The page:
Cisco routers come under attack, including a destructive hacktivist campaign
Cisco ASA routers and FTD firewalls are currently seeing exploitation attempts from threat actors and bug bounty hunters alike after proof of concept code was posted online last week.
Furthermore, older Cisco systems have also seen renewed attacks in May this year after a hacktivist abused a 2018 bug to overwrite device configurations with a pro-gun manifesto that eventually crashed devices.
The Cisco ASA/FTD attacks
The most recent attacks are, however, those carried out against ASA and FTD devices. These attacks began last week after security firm Positive Technologies posted a simple proof-of-concept (PoC) exploit code on Twitter for CVE-2020-3580, a vulnerability the company discovered and helped patch in October last year.
Within an hour after the exploit code was posted online, Mikhail Klyuchnikov, a security researcher for Positive Technologies, said the PoC had already been used by bug hunters to find entry points into corporate networks, which some of them had reported to companies in the hopes of receiving a monetary reward (a bug bounty).
However, white hats weren’t the only ones that exploited this bug.
In a blog post on Friday, security firm Tenable said it received at least one report that the bug was also being actively exploited by threat actors.
The CVE-2020-3580 vulnerability, however, is not as dangerous as other past Cisco security flaws. This is because the bug requires tricking a user with an account on the device’s admin interface to click a malicious link, a social engineering scenario that is not always easy to incorporate in mass attacks.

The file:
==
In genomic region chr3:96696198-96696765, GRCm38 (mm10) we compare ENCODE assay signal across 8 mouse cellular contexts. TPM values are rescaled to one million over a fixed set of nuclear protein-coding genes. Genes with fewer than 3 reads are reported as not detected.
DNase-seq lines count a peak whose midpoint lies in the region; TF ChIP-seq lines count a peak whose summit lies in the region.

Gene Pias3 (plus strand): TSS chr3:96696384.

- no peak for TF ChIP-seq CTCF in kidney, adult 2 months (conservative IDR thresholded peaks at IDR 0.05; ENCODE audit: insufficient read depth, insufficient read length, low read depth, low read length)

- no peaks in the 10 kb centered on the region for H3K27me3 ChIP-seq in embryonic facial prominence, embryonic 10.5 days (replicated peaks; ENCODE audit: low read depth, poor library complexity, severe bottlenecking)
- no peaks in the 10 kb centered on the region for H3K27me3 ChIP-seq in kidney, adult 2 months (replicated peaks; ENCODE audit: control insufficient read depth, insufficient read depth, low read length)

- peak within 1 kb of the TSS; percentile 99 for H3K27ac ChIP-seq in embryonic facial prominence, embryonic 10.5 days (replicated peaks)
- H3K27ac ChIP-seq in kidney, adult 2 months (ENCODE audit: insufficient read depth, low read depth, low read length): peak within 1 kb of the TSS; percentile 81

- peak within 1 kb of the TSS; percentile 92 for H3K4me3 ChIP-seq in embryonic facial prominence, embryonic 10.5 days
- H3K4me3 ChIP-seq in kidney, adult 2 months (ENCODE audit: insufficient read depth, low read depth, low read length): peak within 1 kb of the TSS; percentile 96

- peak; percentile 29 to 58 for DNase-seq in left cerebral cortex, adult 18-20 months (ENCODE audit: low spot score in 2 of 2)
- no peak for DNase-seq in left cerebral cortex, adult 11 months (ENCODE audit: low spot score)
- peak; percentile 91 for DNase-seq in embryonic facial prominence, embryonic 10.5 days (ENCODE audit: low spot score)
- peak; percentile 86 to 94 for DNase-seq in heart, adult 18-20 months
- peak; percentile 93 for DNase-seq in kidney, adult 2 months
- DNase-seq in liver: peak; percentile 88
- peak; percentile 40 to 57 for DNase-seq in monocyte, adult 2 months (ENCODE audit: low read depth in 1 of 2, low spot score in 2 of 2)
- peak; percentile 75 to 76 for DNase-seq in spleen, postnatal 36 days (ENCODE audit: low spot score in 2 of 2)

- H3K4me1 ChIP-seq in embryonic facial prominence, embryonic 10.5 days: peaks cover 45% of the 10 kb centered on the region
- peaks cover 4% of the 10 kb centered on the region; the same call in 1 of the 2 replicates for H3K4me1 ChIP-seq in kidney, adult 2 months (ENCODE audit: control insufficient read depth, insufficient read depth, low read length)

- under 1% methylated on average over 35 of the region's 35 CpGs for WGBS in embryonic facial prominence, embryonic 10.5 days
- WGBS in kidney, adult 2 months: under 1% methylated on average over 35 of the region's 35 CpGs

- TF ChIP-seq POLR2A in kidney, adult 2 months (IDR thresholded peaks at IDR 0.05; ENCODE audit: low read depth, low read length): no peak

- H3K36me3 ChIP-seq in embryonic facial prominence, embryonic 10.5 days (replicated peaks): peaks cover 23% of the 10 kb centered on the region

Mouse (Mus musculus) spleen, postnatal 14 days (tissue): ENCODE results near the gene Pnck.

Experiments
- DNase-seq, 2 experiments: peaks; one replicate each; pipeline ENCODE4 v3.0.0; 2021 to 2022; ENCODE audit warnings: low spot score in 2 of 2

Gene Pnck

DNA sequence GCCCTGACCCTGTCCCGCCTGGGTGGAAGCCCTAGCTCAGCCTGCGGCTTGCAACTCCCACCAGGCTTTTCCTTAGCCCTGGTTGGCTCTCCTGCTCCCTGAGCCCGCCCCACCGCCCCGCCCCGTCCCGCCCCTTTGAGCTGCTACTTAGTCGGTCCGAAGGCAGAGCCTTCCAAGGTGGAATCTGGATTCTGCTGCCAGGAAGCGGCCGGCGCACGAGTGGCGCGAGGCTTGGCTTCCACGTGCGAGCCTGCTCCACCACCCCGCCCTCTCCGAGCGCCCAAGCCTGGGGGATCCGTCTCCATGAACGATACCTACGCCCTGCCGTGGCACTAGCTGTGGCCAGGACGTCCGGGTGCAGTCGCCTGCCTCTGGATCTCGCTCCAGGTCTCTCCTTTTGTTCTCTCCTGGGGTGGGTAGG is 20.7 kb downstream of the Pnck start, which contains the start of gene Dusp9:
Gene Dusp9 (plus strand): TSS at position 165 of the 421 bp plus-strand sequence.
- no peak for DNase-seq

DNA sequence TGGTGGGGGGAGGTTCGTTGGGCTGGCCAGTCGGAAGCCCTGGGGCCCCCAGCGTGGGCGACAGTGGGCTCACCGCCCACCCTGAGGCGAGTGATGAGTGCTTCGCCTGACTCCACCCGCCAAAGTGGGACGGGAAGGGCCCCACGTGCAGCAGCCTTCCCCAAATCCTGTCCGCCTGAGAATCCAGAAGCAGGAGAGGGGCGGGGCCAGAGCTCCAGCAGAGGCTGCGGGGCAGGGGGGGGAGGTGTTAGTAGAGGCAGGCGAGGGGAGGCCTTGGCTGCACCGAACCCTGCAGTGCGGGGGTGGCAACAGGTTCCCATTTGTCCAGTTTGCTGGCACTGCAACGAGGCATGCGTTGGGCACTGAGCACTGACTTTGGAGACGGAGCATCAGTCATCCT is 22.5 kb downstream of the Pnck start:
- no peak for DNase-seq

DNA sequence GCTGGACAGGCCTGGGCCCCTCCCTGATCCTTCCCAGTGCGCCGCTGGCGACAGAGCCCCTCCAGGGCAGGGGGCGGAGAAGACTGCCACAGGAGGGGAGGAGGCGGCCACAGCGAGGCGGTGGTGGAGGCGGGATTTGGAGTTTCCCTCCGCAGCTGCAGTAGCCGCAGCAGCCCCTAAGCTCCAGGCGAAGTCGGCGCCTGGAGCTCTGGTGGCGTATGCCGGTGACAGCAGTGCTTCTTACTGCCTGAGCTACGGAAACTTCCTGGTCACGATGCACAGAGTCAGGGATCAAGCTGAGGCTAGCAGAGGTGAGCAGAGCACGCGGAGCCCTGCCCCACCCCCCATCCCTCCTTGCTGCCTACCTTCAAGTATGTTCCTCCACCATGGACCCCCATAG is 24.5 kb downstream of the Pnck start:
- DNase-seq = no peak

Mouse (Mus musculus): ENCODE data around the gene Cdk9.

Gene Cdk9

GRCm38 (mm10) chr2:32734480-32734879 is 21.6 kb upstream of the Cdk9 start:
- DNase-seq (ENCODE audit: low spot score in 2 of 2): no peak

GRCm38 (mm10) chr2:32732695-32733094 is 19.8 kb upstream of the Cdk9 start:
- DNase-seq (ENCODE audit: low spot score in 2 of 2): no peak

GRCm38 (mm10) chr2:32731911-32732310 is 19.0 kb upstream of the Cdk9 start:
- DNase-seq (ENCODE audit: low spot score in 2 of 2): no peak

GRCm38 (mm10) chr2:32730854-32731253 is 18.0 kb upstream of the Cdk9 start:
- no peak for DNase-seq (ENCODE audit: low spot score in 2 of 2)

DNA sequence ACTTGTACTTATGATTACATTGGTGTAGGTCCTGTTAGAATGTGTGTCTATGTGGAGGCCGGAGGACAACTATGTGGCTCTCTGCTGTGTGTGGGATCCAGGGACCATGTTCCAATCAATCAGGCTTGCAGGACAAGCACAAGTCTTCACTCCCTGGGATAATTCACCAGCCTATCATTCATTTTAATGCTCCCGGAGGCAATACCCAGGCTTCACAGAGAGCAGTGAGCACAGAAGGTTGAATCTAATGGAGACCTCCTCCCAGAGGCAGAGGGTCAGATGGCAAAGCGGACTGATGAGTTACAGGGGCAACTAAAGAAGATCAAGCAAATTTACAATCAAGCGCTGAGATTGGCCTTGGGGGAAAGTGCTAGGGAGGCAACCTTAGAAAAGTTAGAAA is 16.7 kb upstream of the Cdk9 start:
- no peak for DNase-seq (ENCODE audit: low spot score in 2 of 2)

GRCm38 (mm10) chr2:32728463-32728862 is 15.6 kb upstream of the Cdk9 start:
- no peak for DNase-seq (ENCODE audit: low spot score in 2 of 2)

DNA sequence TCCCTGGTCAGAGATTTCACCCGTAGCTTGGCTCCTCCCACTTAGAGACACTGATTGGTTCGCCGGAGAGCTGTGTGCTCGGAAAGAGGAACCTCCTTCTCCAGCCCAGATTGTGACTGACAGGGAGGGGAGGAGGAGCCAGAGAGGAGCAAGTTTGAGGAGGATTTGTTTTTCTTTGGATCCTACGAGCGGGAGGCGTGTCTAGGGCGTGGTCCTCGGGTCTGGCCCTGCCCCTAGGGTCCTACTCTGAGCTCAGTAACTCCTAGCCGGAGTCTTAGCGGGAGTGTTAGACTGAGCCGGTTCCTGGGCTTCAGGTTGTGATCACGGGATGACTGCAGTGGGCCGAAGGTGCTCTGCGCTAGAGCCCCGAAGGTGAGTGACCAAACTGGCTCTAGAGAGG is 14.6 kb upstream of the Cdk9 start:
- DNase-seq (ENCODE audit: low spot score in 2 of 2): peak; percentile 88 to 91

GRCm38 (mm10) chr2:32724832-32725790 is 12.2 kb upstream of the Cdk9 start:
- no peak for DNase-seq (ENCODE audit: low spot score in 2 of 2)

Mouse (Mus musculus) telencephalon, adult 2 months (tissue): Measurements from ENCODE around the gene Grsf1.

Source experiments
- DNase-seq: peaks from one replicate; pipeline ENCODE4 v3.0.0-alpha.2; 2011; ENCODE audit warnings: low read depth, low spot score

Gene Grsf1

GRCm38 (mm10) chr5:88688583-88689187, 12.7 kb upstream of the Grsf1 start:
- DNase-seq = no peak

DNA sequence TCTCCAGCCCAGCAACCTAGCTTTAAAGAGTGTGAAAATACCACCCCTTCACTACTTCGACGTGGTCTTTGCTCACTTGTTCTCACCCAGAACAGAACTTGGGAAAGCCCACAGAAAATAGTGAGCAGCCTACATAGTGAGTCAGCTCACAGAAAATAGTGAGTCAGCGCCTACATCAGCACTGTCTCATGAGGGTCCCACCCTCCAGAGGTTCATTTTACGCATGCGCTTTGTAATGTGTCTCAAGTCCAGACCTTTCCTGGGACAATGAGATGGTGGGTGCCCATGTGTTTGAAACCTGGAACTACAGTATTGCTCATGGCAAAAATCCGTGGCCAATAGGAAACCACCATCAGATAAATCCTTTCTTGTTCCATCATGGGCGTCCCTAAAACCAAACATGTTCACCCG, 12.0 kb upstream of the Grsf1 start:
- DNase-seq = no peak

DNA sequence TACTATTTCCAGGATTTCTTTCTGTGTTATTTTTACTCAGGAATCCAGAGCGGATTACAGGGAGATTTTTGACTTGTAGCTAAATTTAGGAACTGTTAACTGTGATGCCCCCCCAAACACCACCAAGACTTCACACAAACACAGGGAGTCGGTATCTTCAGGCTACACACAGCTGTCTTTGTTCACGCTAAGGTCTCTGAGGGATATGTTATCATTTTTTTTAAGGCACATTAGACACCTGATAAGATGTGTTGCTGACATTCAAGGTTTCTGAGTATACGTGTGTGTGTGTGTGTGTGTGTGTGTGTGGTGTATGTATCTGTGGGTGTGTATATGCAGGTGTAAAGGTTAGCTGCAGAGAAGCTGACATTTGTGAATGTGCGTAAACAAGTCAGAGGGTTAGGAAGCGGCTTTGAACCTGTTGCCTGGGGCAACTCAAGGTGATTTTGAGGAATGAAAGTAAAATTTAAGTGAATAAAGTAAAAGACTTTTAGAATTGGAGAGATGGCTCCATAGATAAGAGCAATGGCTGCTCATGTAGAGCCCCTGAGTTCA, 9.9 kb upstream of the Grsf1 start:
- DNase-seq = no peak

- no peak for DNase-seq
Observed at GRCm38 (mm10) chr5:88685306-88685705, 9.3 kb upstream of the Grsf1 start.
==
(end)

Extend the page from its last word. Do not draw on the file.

However, if exploited, the CVE-2020-3580 bug allows the attacker to execute malicious code on the ASA and FTD management panel with admin privileges via one of four different cross-site scripting (XSS) vulnerabilities present in unpatched devices.
Destructive hacktivist campaign
In addition to these campaigns last week, some older Cisco devices also saw a series of destructive attacks in May.
Spotted by Lumen’s Black Lotus Labs, the campaign targeted devices that had the Smart Install protocol enabled and accessible over the internet.
Using the old CVE-2018-0171 vulnerability, a mysterious hacktivist gained access to Cisco systems and rewrote their config file with text from a pro-gun manifesto, effectively crashing the devices’ routing engines.
Per the Black Lotus Lab team, this campaign hit around 100 of 18,000 Cisco devices still vulnerable to the old 2018 bug, with most victims based in the US.
This also marks the second time this specific 2018 bug was exploited by hacktivists after a first group also used it to deface Cisco routers in Iran and Russia with an ASCII American flag and a message warning the two countries not to mess with the US elections.
This attack, which took place in the spring of 2018, hit more than 200,000 Cisco routers, including routers outside Iran and Russia.
All in all, both campaigns show why it’s important to patch all bugs as soon as possible, even if proof-of-concept code was not immediately released after a bug was patched, as some old vulnerabilities might come back to haunt companies years later when that PoC code becomes broadly available to attackers.